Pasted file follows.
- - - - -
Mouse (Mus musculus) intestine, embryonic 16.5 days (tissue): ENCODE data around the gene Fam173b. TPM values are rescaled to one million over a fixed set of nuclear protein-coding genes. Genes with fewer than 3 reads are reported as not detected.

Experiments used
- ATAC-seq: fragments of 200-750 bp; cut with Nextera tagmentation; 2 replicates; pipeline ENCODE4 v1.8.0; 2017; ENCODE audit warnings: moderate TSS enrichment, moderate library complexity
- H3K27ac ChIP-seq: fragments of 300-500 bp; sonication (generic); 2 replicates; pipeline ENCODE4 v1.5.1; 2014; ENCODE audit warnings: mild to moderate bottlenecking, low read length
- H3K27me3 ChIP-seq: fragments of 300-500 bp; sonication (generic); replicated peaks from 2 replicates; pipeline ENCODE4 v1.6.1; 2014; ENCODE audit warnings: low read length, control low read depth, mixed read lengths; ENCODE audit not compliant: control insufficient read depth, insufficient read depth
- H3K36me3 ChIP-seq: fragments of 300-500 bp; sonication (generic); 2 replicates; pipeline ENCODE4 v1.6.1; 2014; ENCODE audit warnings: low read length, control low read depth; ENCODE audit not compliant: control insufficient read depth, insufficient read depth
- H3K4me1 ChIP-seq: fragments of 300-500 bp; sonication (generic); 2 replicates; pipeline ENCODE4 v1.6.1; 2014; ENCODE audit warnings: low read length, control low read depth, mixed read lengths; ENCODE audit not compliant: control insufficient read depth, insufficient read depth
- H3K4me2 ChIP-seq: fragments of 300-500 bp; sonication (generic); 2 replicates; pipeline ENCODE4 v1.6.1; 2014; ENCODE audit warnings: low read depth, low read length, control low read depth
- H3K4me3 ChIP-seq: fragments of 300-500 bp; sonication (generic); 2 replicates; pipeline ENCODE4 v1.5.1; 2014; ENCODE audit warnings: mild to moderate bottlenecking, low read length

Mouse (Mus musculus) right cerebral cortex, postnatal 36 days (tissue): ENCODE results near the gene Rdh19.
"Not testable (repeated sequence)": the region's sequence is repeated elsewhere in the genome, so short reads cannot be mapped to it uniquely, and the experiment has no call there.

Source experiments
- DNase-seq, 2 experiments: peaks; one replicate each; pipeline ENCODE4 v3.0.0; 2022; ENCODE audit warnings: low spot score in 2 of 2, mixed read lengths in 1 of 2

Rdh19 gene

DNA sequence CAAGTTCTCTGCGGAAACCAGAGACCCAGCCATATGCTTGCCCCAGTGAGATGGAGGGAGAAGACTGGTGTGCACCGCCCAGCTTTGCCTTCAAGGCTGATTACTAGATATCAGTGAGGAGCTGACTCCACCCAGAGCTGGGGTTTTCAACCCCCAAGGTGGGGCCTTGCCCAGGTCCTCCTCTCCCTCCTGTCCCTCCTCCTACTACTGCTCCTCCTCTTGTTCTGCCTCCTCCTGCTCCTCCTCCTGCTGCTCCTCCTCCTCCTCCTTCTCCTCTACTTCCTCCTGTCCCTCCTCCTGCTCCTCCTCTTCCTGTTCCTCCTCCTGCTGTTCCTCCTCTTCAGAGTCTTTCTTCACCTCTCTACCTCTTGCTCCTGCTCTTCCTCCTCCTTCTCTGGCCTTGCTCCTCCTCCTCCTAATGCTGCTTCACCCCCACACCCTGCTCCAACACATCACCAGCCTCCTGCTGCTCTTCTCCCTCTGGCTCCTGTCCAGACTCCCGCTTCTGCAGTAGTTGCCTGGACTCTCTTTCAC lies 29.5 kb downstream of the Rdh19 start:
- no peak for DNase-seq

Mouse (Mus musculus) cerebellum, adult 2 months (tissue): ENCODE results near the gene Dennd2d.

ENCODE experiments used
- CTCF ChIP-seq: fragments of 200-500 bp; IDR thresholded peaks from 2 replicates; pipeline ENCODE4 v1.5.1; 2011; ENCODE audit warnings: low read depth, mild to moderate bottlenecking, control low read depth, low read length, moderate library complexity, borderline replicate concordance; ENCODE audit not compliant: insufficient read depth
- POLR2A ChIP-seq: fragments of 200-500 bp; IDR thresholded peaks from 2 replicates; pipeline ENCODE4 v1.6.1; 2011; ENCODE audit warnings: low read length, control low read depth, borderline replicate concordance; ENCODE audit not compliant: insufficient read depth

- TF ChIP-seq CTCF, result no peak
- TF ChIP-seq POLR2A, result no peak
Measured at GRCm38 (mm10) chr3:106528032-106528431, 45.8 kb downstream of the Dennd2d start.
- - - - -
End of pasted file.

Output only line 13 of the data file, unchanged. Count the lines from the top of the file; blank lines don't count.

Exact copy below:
- DNase-seq, 2 experiments: peaks; one replicate each; pipeline ENCODE4 v3.0.0; 2022; ENCODE audit warnings: low spot score in 2 of 2, mixed read lengths in 1 of 2